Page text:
“quince, Cydonia.”  i. The word.  ii. The tree.  iii. Culinary uses of the fruit. Wild quince trees are found in the Caucasus, and the cultivated variety may have originated there.


BEH “quince, Cydonia

i. The word.

ii. The tree.

iii. Culinary uses of the fruit.

i. The Word

Beh, from Mid. Pers. bēh or bīh (byh), also written bahī or behī (with ī from īk), cannot be traced further back than Mid. Pers., and an attempt to reconstruct older forms would be futile because too many possibilities are open. The initial consonant being always b, the word cannot be equated with New Pers. beh (good, better), which is from Mid. Pers. vēh and Old Pers. vahyu. Nevertheless this has long been a cherished folk-­etymology, as shown in the phrase behī wa hūa ḵayr (likewise also in Ṭabarī, I, p. 1049 l. 14) and in a punning half-verse by Jāmī, andar kaf-e to beh-ī če nīkūʾst. In contrast, the Arabic word for quince safarjal is popularly supposed to be made up of safar (journey) and jalā (exile) and therefore to be inauspicious (ZDMG 68, 1914, p. 275). In Eastern Turkish, behī (in Sart bahī) reappears as an obviously borrowed Iranian word (M. Räsänen, Versuch eines etymologischen Wörter­buches der Türksprachen, Helsinki, 1969, p. 68a).

The ideogram for Mid. Pers. byh given in the Frahang ī Pahlavīk (4.20, slightly garbled) is Aramaic səfargəlā, which corresponds to Talmudic ispargəlā and Syriac espergəlā and was taken into Arabic as safarjal (I. Löw, Aramäische Pflanzenname, Leipzig, 1881, p. 114 and passim). This word goes back to the middle of the Assyrian period, being attested by Akkadian supurgillu (in one text ša-par-gil-lu; W. von Soden, Akkadisches Handwörterbuch, Wiesbaden, 1959-, p. 1061a), which must have been a borrowing from some foreign lan­guage. A place name uruSu-pur-gi-il-lu (probably refer­ring to local abundance of quinces) occurs in an inscrip­tion of Tigletpilesar III (745-27 b.c.). The undoubtedly late and artificial ideogram for quince is gišḫašḫur/šennur-kur-ra, i.e., “apple” or “medlar of the highland” or “the foreign land.” The word from its appearance might be Indo-European and specifically Iranian (perhaps spargo + al), but it cannot be traced further back (see Eilers, “Demawend,” Archív Orientální 22, 1954, p. 370). The Armenian word for quince serkewil sounds vaguely similar.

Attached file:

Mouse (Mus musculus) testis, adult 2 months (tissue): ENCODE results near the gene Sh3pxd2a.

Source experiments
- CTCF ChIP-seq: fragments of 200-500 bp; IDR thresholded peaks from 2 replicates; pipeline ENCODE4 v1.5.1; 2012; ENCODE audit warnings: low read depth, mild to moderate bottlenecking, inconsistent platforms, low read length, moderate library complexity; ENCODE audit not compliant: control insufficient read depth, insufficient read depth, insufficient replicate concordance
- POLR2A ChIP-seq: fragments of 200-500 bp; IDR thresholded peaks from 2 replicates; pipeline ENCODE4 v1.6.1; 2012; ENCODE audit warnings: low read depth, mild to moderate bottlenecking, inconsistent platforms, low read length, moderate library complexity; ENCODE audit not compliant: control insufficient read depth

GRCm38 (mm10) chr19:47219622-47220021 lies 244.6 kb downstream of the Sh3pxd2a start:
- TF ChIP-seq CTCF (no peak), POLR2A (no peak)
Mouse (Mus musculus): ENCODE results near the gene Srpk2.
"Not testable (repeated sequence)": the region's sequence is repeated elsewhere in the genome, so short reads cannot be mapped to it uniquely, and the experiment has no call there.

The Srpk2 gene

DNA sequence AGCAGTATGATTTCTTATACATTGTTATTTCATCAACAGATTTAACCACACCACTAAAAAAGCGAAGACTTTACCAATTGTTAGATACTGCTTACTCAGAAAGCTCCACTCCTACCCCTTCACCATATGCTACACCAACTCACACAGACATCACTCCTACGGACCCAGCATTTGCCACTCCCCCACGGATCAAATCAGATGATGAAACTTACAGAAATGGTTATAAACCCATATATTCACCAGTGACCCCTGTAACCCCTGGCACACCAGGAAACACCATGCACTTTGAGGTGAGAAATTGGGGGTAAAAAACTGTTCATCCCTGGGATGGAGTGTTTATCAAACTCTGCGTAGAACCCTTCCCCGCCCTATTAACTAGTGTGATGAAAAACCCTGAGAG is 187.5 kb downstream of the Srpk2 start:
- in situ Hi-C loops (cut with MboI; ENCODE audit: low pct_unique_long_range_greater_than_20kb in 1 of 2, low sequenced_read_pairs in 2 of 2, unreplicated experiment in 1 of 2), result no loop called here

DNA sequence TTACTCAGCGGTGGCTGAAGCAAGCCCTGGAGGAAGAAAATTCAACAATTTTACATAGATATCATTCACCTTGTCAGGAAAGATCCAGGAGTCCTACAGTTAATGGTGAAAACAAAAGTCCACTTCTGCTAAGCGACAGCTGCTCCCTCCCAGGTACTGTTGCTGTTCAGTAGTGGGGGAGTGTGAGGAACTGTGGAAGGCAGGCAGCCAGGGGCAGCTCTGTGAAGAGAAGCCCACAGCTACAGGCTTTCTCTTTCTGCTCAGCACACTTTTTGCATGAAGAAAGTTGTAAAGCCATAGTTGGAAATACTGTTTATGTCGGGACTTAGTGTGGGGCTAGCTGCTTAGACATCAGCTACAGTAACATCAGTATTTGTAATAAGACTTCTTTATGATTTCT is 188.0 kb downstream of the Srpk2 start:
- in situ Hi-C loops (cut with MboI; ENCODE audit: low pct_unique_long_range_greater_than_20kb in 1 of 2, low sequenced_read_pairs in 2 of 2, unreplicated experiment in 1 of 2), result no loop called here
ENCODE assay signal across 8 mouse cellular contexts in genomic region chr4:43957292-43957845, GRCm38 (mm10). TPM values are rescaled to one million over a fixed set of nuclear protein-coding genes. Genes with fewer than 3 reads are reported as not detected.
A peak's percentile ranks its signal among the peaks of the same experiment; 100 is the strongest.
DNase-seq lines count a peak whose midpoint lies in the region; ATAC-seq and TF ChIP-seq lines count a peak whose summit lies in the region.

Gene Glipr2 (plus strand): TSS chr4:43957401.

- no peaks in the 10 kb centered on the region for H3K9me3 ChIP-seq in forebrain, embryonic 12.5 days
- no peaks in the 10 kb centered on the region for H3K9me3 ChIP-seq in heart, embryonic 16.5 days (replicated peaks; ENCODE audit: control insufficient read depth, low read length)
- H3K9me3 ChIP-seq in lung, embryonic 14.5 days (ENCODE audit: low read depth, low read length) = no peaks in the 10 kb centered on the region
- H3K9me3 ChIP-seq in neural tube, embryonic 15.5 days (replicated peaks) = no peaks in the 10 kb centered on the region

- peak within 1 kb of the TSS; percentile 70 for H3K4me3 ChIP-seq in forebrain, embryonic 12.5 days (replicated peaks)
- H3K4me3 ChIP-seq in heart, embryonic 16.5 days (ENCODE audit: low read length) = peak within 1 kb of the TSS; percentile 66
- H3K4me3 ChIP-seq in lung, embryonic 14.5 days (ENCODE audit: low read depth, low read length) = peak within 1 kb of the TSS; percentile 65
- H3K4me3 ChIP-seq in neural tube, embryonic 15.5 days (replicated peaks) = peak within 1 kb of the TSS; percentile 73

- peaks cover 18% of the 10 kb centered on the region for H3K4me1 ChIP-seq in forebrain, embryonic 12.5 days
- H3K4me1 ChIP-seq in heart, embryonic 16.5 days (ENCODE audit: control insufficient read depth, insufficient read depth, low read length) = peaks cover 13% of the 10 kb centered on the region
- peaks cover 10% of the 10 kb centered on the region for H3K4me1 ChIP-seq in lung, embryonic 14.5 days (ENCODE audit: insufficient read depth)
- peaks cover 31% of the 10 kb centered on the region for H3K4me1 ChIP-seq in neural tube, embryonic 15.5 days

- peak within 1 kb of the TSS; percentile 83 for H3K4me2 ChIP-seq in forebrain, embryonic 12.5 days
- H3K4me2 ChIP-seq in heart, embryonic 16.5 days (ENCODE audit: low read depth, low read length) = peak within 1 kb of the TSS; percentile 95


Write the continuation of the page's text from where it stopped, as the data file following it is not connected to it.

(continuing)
In addition to beh or bahī and Arabic safarjal, literary texts present another word for quince, namely ābī “juicy” (cf. New Pers. golābī replacing amrūd, the older word for pear). As early as the 5th/11th century ābī is given as a synonym for bahī, with a citation from Farroḵī, in the Loḡat-e fors of Asadī Ṭūsī (ed. ʿA. Eqbāl, Tehran, 1319 Š./1940, p. 520). The Arabic adjective bahī and noun bahā (brilliance) are derived from New Pers. āb (Ancient Indian ābhā) in the sense of polish (ZDMG 67, 1913, pp. 491f.).

Further words for quince current in the Alborz region are listed by Ḥ. Ṯābetī (Deraḵtān-e jangalī-e Īrān, Tehran, 1326 Š./1947, p. 97): šaḡālbeh, sometimes con­tracted to šālbeh, in Māzandarān, Rāmīān, Katūl; tūč in Lāhījān, Daylamān, Rūdsar; sanga at Rāmsar, Šah­savār; hīvā or āyvā at Āstārā. The last has been adopted by the Turks as their word for quince, ayva. None of these synonyms gives a clue to the etymology of New Pers. beh.